Although most neighbors supported the idea, a woman’s plans to start a landscape and greenhouse business east of Cody have been blocked by her subdivision’s covenants, Park County’s …
Although most neighbors supported the idea, a woman’s plans to start a landscape and greenhouse business east of Cody have been blocked by her subdivision’s covenants, Park County’s zoning regulations and commissioners.
Kendra Morris, the owner of Pollen Landscapes, hoped to build multiple greenhouses and a pole barn on a vacant 3.72-acre parcel that lies just south of U.S. Highway 14/16/20. The problem is the proposal would add more square feet of commercial space than is allowed in the residential area.
Morris asked county commissioners to grant her an exception to the zoning rules — known as a variance — but they rejected the request on a 3-2 vote last month.
“I believe there’s other commercial properties in the Cody area where this [project] could happen,” Commissioner Lloyd Thiel said of Morris’ plans. He joined with commissioners Jake Fulkerson and Dossie Overfield in voting to deny Morris’ request on May 21.
“I’m really torn on this one, because I truly support economic development, small business, all that,” said Thiel. “But it is within a very strict residential subdivision with [covenants].”
The 3.72 acre parcel of land lies within the Country Club Ranchettes Subdivision, where the covenants prohibit commercial businesses.
Two leaders of the homeowners’ association, Bob Darling and Richard Lasko, told commissioners there was widespread support for Morris’ plans — and that the landowners are thinking about relaxing the subdivision’s rules.
“What they [Morris and her husband Dusty] have in mind … it actually doesn’t disturb anybody in that neighborhood as far as traffic concerns,” said Darling, noting the greenhouse would be accessed directly from the highway. “And I feel that what they have in mind for that piece of property is a definite improvement of the property and an asset to the neighborhood.”
The neighbor to the east of the proposed lot is also supportive, Morris said, while the lots to the west and south are vacant. She lives in the subdivision, too, on a different lot, and said she would build privacy fences and take other steps to prevent impacts to neighbors.
“I think their word is gold on that,” Lasko said, citing his experiences with the Morrises.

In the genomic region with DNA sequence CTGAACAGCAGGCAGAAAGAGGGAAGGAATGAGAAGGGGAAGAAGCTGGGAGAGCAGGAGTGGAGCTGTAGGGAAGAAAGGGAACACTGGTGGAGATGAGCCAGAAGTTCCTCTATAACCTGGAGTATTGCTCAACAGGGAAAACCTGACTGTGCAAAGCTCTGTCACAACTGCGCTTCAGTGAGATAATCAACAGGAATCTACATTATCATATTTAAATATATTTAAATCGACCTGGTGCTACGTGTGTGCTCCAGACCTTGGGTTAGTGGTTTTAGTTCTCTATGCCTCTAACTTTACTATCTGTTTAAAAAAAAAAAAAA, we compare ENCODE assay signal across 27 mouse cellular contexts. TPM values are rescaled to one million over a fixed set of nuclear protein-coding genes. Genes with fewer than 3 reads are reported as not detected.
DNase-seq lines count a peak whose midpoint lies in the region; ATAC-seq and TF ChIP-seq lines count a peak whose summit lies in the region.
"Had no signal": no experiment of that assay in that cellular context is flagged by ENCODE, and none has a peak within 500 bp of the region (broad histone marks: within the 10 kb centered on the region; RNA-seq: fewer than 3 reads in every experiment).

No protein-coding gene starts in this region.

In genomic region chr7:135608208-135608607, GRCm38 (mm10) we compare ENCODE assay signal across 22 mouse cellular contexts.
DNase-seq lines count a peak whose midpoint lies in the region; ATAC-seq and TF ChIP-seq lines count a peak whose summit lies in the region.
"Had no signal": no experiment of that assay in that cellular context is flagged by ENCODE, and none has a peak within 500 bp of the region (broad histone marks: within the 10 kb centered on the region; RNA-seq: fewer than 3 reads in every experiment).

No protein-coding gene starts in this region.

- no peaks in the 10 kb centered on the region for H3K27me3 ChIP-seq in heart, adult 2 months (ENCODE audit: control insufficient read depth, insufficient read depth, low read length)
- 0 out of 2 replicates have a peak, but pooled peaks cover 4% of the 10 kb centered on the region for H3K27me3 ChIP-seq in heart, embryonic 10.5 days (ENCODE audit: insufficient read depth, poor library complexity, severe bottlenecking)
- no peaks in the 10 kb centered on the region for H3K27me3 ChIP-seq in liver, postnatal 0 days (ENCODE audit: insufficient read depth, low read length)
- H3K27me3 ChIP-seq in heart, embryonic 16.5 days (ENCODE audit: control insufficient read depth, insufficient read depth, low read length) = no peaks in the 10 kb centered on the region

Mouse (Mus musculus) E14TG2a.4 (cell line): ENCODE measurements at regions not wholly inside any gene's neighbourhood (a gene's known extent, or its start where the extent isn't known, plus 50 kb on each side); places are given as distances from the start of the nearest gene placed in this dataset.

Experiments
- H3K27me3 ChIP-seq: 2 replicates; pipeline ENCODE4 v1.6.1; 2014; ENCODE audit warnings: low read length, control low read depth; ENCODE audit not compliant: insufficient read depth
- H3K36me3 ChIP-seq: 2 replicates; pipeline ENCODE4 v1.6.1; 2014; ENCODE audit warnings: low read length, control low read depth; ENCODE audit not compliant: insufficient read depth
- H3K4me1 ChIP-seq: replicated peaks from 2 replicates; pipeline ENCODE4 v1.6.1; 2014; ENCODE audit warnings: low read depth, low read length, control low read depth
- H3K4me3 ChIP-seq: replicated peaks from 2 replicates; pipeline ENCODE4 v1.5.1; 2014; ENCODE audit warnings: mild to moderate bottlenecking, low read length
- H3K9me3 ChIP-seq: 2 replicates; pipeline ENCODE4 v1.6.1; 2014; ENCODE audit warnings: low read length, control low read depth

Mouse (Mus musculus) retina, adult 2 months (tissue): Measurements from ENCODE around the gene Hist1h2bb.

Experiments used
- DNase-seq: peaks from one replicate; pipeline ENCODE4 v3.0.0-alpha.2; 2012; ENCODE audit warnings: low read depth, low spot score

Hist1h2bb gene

Still, the support wasn’t unanimous: one subdivision resident, Ron Reel, wrote a letter asking commissioners to deny Pollen Landscapes’ request. He said the change in the use of the land would “only be a detriment” to the covenants.
The conflict between the proposal and the subdivision’s covenants bothered Thiel. While the county does not enforce covenants — which are private agreements between landowners — “I don’t think we should step on them,” he said.
Thiel said he’d support the proposal “100 percent” if the subdivision residents amended the covenants.
But Commissioner Joe Tilden disagreed with that reasoning.
“If you vote against this approval of the variance, you’re in essence voting to enforce covenants,” Tilden cautioned the board; he and Commissioner Lee Livingston voted to grant Morris a variance.
However, in casting the tie-breaking vote against the proposal, Commission Chairman Fulkerson said his opinion had “nothing” to do with the covenants.
Fulkerson said the request simply didn’t meet the criteria for variance — specifically saying there were no special circumstances or conditions that necessitated an exception to the rules.
Major commercial businesses — that is, those with more than 5,000 square feet of buildings or more than an acre of development — are not allowed under the area’s rural residential 2-acre zoning.
Morris said she didn’t really like the “major” label. She noted a nearby portable toilet sanitation service (Iverson Sanitation) and auto and RV repair business (M&P Repair) are classified as a minor commercial business.
“I feel like I would be smaller than the business across the street,” Morris said.
However, in looking over the size and scope of Pollen Landscapes’ plans, Fulkerson responded that “those are some pretty significant structures.”
Morris proposed building a 30 by 96 foot greenhouse (2,880 square feet) and a 1,600 square foot pole barn in Pollen Landscapes’ first year, then adding three 20 by 70 foot greenhouses (totaling 4,200 square feet) the following year.
While not wanting to call the Country Club Ranchettes location her “last resort,” Morris said it was the “ideal choice.” Morris said other sites she’s looked at were not cost-effective.
Before voting to deny the variance, Thiel told Morris he was sorry, saying he wanted her to succeed, but felt the commission shouldn’t “[step] on the toes of the covenants.”